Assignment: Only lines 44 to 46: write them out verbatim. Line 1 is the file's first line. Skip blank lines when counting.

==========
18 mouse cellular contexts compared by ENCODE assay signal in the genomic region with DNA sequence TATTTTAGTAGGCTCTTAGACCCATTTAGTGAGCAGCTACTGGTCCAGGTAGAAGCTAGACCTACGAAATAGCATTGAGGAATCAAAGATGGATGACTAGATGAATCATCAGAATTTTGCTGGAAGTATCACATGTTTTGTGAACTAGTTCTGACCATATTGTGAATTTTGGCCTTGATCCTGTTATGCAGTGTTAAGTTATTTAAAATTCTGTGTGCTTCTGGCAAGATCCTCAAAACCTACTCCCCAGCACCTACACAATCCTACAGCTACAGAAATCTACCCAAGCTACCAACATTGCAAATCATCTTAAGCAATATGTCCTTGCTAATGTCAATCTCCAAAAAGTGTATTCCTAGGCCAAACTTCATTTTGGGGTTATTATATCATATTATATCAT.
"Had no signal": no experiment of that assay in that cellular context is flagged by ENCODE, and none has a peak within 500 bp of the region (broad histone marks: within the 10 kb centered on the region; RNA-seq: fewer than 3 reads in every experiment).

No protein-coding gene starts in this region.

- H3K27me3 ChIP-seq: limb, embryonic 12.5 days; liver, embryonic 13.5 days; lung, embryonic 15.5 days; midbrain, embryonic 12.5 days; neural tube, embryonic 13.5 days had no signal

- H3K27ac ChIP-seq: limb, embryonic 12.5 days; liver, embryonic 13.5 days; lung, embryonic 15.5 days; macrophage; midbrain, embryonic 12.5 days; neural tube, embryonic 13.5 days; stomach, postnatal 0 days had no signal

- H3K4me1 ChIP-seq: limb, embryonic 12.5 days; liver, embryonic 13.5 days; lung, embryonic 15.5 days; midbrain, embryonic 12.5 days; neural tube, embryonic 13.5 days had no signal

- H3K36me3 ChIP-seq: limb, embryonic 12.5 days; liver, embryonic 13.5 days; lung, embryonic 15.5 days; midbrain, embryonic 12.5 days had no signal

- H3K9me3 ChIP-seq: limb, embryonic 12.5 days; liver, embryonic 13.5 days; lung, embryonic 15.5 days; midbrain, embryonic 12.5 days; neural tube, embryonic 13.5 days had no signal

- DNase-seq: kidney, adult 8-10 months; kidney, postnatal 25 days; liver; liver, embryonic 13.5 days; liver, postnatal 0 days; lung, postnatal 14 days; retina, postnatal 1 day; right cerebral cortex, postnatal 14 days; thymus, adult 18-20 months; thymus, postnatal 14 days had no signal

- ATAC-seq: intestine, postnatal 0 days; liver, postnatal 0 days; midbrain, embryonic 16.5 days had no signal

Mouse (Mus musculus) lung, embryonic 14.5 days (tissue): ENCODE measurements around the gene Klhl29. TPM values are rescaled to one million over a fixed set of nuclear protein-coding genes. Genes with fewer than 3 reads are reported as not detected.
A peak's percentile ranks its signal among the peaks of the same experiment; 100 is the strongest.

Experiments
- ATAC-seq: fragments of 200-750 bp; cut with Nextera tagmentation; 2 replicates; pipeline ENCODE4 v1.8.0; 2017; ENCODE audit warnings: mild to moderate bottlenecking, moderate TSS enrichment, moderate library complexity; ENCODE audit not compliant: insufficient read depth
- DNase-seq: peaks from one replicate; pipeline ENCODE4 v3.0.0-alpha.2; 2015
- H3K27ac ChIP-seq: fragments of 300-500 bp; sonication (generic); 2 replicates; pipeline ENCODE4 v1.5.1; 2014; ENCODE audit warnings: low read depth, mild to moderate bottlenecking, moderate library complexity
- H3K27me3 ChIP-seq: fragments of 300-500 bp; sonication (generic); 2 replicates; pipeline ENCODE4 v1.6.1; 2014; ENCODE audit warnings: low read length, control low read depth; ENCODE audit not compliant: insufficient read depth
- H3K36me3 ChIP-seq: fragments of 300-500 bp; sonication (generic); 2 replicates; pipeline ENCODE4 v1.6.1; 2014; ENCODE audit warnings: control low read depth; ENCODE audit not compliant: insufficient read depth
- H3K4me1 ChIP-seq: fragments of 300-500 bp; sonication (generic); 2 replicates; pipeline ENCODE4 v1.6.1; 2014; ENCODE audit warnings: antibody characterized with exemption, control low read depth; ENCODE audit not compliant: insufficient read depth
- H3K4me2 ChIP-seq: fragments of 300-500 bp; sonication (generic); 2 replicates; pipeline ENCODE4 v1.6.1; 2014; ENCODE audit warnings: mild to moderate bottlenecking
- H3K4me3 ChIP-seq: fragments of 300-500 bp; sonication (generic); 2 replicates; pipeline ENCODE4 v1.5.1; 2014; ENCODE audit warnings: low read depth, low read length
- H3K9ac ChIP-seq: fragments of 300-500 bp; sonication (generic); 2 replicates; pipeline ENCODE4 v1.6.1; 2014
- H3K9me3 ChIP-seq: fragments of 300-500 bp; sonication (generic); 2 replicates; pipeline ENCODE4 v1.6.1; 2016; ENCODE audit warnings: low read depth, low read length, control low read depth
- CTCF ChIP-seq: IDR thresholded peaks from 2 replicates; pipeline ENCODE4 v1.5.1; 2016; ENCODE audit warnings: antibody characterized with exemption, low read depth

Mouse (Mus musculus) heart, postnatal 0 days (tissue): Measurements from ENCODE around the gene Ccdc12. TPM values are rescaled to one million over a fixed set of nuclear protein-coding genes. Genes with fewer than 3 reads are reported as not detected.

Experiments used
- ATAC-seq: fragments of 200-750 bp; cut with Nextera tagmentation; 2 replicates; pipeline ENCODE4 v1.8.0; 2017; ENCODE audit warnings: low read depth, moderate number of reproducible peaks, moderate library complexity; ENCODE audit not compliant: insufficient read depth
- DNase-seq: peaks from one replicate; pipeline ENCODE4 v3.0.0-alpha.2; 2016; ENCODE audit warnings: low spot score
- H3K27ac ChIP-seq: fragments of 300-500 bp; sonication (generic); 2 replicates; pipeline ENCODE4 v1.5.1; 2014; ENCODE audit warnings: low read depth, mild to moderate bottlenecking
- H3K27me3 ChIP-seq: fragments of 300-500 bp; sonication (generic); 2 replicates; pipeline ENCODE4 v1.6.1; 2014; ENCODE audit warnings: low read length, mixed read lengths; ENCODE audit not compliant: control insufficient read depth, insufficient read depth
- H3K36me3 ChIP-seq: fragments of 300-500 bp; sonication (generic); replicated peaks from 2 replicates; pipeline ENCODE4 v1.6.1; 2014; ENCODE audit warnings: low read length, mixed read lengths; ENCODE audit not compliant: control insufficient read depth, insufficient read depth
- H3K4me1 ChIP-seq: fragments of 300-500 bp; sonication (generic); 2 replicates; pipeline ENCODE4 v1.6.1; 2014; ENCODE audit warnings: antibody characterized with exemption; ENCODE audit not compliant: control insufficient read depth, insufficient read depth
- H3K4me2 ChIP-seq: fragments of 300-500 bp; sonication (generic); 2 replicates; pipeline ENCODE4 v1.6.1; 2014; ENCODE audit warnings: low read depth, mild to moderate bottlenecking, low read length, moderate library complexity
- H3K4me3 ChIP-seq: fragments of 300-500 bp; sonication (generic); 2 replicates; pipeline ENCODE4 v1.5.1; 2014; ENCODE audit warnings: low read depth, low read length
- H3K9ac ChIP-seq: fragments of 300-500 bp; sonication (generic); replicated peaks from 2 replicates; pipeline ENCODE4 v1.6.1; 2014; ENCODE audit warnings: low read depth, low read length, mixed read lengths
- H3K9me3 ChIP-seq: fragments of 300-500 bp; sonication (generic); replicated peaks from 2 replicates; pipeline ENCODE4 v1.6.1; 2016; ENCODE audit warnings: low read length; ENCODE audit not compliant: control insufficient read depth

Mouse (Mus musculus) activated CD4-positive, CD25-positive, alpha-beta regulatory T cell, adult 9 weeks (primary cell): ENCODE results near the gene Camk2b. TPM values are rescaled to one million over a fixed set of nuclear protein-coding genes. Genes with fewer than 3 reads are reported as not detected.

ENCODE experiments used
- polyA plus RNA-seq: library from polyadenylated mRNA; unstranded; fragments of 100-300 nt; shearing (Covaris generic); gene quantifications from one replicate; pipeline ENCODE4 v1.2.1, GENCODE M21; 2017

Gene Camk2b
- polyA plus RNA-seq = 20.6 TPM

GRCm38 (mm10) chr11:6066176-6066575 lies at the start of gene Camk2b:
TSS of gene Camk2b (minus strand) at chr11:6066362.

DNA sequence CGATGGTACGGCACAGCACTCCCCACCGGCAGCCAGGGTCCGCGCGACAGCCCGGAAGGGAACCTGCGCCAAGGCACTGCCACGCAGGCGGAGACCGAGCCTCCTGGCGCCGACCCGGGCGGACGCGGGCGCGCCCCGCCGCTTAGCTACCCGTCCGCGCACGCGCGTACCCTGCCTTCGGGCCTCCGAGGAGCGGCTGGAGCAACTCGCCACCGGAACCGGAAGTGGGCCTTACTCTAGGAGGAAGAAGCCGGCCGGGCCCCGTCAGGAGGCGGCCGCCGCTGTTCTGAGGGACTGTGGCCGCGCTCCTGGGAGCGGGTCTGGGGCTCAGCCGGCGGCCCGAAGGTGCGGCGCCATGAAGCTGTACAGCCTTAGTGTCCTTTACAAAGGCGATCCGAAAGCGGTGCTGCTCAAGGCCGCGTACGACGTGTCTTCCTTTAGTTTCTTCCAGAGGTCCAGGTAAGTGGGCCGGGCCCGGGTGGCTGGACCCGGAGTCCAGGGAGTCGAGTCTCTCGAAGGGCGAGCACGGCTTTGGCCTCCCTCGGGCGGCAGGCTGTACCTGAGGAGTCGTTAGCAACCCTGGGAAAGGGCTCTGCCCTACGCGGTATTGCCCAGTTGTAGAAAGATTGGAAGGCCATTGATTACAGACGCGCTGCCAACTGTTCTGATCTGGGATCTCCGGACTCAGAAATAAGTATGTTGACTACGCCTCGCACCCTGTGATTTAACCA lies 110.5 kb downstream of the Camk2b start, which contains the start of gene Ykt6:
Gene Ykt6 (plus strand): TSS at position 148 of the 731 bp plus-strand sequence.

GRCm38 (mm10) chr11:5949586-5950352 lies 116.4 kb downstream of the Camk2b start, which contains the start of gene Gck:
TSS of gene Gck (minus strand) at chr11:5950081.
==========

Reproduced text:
DNA sequence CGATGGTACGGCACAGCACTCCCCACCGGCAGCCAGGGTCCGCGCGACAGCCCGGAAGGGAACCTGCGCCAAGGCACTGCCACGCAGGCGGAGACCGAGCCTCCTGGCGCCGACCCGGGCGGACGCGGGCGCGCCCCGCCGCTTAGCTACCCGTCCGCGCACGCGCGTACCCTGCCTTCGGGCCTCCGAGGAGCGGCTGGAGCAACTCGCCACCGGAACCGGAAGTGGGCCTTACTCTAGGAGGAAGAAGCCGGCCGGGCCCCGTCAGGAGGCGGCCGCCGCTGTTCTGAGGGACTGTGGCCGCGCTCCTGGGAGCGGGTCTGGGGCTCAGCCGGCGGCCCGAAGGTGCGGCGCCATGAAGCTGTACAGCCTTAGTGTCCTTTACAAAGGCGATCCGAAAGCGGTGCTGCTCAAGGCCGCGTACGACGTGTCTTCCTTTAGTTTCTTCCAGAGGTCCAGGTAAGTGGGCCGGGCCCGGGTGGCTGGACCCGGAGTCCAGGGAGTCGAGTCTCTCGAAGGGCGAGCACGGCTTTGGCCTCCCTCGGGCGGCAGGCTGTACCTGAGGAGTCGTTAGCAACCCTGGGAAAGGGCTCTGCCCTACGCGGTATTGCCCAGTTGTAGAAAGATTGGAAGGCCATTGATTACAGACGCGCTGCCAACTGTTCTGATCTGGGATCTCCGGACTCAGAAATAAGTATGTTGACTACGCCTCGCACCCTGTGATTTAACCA lies 110.5 kb downstream of the Camk2b start, which contains the start of gene Ykt6:
Gene Ykt6 (plus strand): TSS at position 148 of the 731 bp plus-strand sequence.

GRCm38 (mm10) chr11:5949586-5950352 lies 116.4 kb downstream of the Camk2b start, which contains the start of gene Gck: